One for All, All for One

There’s been a furore over China’s handling of the Olympics opening.  By now, everyone knows that a little girl lip-synched, and 28 out of 29 footprints seen on TV were digital images because the hazy skies prevented the real footprint fireworks from being captured.

Beijing’s critics have jumped at these examples to criticise China.  They laugh and delight in this opportunity to diss China.  What they have failed to realise is that, for the Chinese, it is always country before self.  In order to make their country proud, thousands of Chinese have learnt to speak English so they can be good hosts to the foreign guests.  Thousands more have put themselves through hours and hours of grueling rehearsals in order to put on the grandest Olympic opening the world has ever seen.  It was not for personal glory.  It was one for all.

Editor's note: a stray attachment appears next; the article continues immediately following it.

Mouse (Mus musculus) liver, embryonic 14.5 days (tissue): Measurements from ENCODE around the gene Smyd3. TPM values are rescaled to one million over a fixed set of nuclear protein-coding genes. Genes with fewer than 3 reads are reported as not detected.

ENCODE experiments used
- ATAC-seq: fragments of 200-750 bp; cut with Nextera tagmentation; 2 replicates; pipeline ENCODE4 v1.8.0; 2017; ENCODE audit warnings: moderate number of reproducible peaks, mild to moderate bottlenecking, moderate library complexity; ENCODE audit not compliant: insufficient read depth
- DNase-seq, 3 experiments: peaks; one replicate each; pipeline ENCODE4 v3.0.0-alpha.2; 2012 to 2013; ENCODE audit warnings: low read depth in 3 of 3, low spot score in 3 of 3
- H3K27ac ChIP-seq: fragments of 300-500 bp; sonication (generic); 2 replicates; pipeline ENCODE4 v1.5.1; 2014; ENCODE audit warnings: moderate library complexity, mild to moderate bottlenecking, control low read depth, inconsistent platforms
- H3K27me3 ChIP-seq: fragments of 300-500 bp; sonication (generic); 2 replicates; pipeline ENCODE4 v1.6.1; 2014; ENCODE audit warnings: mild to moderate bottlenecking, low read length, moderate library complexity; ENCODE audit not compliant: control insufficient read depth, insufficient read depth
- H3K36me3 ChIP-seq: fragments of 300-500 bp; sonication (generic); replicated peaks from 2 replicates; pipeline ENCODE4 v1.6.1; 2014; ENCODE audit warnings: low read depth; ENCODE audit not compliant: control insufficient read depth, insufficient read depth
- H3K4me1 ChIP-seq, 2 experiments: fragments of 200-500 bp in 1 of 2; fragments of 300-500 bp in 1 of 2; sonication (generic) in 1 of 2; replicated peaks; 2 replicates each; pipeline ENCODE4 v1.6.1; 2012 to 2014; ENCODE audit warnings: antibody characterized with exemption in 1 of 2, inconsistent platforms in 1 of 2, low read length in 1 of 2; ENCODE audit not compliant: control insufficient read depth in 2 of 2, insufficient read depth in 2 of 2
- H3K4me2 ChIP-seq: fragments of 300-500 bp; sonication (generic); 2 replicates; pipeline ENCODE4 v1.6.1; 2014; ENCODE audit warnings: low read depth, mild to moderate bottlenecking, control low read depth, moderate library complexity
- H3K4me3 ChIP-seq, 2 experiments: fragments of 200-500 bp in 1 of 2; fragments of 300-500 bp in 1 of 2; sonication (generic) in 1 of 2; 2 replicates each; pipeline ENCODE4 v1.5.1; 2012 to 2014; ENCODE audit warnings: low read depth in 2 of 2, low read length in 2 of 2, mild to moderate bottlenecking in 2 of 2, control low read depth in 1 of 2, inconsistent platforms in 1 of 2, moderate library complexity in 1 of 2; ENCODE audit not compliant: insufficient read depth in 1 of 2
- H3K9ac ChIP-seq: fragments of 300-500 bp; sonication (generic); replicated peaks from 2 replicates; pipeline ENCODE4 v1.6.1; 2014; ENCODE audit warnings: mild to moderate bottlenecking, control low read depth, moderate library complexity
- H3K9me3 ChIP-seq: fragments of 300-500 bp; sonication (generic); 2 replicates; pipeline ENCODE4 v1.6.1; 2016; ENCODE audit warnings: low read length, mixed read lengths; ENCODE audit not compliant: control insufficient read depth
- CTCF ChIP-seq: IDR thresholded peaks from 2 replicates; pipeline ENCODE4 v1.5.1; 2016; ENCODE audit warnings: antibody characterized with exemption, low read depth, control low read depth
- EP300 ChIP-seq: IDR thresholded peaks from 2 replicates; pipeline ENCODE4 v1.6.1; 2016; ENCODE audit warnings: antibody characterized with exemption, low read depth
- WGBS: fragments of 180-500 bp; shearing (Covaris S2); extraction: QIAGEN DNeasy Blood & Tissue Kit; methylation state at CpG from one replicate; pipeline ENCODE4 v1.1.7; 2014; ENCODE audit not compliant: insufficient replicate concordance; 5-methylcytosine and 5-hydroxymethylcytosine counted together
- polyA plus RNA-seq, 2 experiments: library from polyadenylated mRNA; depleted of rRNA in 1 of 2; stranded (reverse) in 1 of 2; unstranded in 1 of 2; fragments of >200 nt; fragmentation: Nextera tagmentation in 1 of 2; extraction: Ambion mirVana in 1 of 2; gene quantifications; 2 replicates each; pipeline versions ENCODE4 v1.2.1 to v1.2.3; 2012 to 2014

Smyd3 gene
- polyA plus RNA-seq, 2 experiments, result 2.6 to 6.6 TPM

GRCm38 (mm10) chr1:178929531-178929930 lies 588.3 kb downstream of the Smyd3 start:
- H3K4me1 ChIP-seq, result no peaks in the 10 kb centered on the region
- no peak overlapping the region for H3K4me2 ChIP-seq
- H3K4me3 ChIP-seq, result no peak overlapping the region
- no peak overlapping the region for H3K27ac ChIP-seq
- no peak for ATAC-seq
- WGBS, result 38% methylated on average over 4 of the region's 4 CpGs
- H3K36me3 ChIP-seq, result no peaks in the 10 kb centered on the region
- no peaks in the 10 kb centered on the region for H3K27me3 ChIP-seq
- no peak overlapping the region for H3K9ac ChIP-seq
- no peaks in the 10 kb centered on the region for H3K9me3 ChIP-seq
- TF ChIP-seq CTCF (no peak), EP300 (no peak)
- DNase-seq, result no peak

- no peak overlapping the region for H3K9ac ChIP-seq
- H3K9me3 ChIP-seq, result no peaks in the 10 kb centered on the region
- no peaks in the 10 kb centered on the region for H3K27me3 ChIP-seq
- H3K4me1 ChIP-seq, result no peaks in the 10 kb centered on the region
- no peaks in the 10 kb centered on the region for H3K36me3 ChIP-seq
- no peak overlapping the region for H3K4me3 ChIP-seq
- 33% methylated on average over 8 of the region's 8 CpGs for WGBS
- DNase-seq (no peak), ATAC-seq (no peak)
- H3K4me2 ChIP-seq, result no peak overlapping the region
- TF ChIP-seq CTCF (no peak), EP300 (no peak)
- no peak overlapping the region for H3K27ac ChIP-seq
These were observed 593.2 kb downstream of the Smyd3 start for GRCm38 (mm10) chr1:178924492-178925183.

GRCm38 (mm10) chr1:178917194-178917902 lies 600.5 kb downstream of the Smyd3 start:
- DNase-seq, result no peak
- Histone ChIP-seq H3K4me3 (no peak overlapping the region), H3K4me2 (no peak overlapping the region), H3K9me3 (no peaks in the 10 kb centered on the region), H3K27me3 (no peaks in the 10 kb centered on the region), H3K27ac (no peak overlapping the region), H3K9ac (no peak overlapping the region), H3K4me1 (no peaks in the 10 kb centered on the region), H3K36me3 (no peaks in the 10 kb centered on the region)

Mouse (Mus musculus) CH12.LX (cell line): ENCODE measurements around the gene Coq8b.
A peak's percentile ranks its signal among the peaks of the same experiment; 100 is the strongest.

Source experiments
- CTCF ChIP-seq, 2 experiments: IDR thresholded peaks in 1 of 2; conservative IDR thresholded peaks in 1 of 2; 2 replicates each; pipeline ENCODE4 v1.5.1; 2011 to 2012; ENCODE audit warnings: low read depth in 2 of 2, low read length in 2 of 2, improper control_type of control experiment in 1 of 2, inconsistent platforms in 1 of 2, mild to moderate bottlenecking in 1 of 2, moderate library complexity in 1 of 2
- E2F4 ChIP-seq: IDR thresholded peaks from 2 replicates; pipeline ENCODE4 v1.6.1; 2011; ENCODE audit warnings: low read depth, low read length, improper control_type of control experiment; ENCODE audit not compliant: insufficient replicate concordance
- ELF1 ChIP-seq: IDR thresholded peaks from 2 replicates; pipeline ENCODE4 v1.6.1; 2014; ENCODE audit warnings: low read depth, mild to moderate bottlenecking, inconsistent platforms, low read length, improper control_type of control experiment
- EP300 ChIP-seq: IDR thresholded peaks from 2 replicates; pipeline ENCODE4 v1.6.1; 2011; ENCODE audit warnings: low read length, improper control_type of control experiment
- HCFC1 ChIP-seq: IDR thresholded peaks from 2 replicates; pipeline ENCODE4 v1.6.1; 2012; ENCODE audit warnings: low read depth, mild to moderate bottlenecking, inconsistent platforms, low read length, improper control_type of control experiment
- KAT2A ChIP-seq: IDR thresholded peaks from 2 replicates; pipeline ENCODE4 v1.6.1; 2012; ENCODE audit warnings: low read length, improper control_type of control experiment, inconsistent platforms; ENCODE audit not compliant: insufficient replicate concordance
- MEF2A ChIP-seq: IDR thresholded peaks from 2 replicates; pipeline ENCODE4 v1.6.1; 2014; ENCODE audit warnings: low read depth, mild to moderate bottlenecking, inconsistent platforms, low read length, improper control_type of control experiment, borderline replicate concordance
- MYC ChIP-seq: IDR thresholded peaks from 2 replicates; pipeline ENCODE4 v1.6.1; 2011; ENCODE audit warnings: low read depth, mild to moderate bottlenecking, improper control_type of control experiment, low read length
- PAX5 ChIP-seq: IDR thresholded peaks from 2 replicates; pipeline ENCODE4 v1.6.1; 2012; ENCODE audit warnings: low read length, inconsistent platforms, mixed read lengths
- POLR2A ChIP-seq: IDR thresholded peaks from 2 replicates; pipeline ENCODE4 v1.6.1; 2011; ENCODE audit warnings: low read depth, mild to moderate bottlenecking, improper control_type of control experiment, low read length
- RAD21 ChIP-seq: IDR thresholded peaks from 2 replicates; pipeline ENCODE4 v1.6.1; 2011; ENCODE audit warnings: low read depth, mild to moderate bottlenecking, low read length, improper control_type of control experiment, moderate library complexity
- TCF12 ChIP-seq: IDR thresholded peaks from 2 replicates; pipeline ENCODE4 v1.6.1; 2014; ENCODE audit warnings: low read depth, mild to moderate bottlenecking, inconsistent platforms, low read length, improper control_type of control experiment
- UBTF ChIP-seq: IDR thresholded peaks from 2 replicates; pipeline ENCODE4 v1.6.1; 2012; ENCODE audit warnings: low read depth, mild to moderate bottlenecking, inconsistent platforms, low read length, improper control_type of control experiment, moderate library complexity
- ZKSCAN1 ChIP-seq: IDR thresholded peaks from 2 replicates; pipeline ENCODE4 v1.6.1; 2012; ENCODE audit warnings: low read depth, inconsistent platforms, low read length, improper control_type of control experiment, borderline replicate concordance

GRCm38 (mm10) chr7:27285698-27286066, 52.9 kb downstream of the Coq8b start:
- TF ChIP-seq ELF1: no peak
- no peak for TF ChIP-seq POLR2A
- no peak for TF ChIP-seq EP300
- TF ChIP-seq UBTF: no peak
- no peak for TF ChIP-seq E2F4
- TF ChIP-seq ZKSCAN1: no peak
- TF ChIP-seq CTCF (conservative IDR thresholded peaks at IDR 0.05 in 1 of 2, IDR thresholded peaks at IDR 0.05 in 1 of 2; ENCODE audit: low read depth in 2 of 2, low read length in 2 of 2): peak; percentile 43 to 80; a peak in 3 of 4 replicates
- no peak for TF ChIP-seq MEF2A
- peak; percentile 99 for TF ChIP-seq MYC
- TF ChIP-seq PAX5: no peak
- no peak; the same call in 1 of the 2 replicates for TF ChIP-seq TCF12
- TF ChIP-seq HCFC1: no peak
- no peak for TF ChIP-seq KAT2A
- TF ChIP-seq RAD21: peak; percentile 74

I came across this article about how the USA lost the gold medal in gymnastics to China by 2.375 points.  I couldn’t help but roll my eyes when I read it.  USA’s gymnastics veteran, Alicia Sacramone fell twice.  Once when she was on the beam, and again when she was doing her floor exercise.  And what did USA’s national team coordinator Martha Karolyi have to say to that?  She said Sacramone lost her focus because of a longer than expected hold before being allowed to mount the beam.

"The judges had no reasons to hold her up, but they were not allowed to start," Karolyi said.  "They got a signal from somewhere that it was not time to start. It was totally unusual, that is all I can say."

As for Sacramone?  This was what she said.  "I was nervous and wanted to get the show on the road, and I let my nerves get the best of me. There was no sign (with her name on the scoreboard, signaling she could start her routine), just a blank screen.  It felt like it took forever for mine (name) to come up."

An athlete falls and the team coordinator jumps to her defence.  All for one. 

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August 2008